The Bahá’í – A Mystery with History
BY Lee Saunders DATE 06/03/2019
“The earth is but one country, and mankind its citizens,” is one of the most famous quotes attributed to Baha’u’llah, a Persian religious leader and founder of the Bahá’í faith. In one particular country – Israel – mankind can enjoy discovering more about one of the world’s lesser known religions. But, who are the Bahá’is?
A mystery with history
Having spun out of its predecessor religion, Bábism, the new Bahá’í faith was founded in 1863 by a Persian nobleman, Baha’u’llah, who brought a message of peace and unity and was considered by followers to be a prophet. The Bahá’í faith is a monotheistic religion focused on the unity and equality of all people and prosperity of all nations, races, creeds and classes, and it accepts the divine nature of the missions of Abraham, Moses, Zoroaster, the Buddha, Jesus and the prophet Muhammad.
Once confined mostly to the Persian and Ottoman empires, today, the Bahá’í faith has grown from almost 5 million in 1986 to approaching over 7 million followers, and is one of the larger religious minorities in Iran, India, Central and Latin America, notably Panama, Belize, Bolivia, as well as Chad and Kenya in Africa.
But why Israel?
How did a religion born 1,500km away in Persia become connected with Israel? After being banished from Persia, Baha’u’llah was exiled to Baghdad and Constantinople before spending much of the remainder of his life in Haifa, and especially, from 1868 onwards, Akko, which was then a penal colony at the time of the Ottoman Empire.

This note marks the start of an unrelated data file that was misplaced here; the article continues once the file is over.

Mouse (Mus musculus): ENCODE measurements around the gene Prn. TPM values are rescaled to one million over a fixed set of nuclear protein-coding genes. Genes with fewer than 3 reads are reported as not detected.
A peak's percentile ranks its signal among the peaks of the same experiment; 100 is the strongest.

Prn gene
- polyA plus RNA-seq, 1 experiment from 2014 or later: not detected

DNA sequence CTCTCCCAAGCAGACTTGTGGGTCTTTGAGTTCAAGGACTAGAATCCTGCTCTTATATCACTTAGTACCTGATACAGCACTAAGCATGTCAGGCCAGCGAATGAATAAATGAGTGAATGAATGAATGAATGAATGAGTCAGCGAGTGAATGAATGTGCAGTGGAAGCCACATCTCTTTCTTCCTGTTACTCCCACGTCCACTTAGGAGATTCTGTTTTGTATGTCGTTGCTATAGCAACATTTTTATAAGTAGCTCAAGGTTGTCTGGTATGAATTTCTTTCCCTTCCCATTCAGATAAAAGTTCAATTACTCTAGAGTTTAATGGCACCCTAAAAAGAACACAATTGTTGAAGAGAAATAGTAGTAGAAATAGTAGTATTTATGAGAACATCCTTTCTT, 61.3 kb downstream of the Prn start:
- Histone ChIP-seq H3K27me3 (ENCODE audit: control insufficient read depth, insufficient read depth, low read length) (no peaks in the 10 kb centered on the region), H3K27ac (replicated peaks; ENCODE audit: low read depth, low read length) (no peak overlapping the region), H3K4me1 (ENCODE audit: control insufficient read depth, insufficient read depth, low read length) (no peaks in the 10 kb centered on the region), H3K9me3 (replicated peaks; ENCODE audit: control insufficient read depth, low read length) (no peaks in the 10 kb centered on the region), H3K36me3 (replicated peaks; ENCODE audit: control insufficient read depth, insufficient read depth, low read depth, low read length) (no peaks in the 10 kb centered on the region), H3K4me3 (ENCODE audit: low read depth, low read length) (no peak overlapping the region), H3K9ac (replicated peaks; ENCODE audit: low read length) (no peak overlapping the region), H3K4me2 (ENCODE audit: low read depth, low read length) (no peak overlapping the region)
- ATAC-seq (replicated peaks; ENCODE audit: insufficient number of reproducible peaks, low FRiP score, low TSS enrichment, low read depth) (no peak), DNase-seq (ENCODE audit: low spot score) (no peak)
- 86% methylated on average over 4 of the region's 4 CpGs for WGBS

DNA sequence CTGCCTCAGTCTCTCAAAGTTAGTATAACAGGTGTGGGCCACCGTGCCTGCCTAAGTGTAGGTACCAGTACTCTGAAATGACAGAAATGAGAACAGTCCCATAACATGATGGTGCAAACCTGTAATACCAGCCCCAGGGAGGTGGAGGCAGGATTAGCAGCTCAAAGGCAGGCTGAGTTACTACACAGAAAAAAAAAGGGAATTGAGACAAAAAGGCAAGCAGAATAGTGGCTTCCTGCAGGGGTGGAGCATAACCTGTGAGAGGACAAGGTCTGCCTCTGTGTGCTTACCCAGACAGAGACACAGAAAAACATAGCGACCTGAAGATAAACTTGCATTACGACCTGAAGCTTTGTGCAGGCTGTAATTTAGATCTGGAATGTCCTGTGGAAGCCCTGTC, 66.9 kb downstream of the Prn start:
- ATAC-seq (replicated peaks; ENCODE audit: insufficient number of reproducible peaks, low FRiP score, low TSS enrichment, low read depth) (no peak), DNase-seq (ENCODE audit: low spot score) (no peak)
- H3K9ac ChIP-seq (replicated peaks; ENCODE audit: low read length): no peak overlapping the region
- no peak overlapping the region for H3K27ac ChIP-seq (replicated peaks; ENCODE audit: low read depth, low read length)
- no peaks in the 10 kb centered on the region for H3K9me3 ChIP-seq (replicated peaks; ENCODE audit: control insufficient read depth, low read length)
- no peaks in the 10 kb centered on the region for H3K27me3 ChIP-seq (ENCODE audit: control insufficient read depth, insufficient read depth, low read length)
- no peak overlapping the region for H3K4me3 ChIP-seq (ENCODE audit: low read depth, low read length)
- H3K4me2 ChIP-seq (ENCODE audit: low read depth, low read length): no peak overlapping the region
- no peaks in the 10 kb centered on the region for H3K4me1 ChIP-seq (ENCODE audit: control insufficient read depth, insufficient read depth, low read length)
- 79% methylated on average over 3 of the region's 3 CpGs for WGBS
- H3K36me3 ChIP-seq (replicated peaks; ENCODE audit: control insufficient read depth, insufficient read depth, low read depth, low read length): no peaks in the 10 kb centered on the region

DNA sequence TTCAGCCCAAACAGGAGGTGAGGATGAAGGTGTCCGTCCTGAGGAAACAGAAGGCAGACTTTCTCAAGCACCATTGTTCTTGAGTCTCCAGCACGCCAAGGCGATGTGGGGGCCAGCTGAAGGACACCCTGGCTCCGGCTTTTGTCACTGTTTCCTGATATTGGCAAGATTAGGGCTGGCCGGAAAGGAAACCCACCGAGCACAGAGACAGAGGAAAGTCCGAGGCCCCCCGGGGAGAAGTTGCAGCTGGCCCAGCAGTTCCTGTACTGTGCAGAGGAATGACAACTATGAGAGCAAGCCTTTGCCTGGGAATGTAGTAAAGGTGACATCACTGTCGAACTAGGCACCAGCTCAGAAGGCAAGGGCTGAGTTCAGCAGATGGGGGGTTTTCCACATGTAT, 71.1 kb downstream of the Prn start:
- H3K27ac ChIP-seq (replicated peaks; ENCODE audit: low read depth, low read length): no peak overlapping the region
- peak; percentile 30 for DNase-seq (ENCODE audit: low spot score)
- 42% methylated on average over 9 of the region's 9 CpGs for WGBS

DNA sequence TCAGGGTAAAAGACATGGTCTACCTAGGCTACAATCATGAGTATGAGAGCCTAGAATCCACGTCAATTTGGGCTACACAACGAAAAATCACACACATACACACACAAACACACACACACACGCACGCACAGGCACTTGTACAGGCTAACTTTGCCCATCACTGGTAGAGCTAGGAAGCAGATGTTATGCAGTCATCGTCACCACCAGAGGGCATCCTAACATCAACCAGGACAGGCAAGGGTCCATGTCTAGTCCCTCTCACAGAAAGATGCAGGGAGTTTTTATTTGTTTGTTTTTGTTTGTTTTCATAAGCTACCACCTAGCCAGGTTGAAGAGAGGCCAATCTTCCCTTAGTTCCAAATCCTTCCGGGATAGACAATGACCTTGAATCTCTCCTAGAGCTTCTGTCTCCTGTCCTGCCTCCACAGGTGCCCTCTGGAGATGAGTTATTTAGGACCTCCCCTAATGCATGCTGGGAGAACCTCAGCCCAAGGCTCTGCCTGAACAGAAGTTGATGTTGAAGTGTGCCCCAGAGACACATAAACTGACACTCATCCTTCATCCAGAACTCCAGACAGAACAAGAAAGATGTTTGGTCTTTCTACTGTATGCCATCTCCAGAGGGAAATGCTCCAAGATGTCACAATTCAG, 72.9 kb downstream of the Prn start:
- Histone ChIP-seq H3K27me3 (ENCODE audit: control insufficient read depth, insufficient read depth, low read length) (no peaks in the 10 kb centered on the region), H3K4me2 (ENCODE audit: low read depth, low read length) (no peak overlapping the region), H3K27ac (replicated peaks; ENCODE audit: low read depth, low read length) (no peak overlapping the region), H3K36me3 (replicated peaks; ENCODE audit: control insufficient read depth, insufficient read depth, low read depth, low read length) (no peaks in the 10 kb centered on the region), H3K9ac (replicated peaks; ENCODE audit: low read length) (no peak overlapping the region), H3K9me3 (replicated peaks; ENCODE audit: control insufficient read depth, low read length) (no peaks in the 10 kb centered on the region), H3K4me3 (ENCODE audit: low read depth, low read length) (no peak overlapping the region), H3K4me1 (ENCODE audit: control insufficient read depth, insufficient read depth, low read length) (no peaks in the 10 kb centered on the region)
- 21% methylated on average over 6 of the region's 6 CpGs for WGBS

After Baha’u’llah died in Akko in 1892, the leadership of the faith fell to his son before entering a new phase after his son died in 1921. Bahá’ís around the world then annually elected local, regional, and national Spiritual Assemblies that governed the affairs of the religion and every five years, the members of all National Spiritual Assemblies elect the nine-member supreme governing institution of the worldwide Bahá’í community – the Universal House of Justice, which sits in Haifa, close to the resplendent Shrine of the Báb, for Baha’u’llah’s predecessor, and a site surrounded by the perfectly manicured Bahá’í Gardens, the jewel in Haifa’s crown and also among Israel’s most stunning and photographed attractions.
A UNESCO World Heritage site that must be seen
Having attracted more than 7 million visitors in the decade since it opened to the public in 2001, today, the Gardens continue to pull in close to a million visitors each year and is known as one of the faith’s two holiest sites and a major place of pilgrimage for Bahá’ís, who mark festivals and holidays, including the New Year, in March, and the birth of the Báb and Baha’u’llah in October and November.
Take a free guided tour to learn about the fascinating beliefs, values and spirituality of this young religion and gently walk down the 1km, 19-terrace staircase – 19 is a special number in the faith. Capture special panoramic views of the manicured lawns, tended only by Bahá’ís themselves, and enjoy the golden-domed Shrine of the Báb, looking upwards towards the northern slopes of Mount Carmel and downwards, towards the impressive German Colony below. As you weave northwards via HaNassi Boulevard, you will enter the HaCarmel neighborhood containing the luxurious Dan Carmel and charming Dan Panorama Haifa.
[INSERT PICTURE OF BAHAI GARDENS IN AKKO]
Close to Haifa is the other holiest site in the religion – the Bahá’í Gardens in the city of Akko, where Bahá’u’lláh resided during the final years of his life. It was here, in Akko, where his followers from Persia would come, often walking for a month and more, with the hope to see him. It is in the Gardens in Akko where the eventual shrine was built, and where his remains were laid to rest after he died in 1892 in the delightful Mansion of Bahji.
Today, you can take a walk along the path, dotted with cypress trees, a centuries-old sycamore fig tree and the remains of an ancient olive grove – all helping to create a serene ambiance and a beauty that makes this Bahá’í Gardens a fascinating pilgrimage worth embarking on, into the heart of the soon-to-be less mysterious Bahá’í faith.
Written by Lee Saunders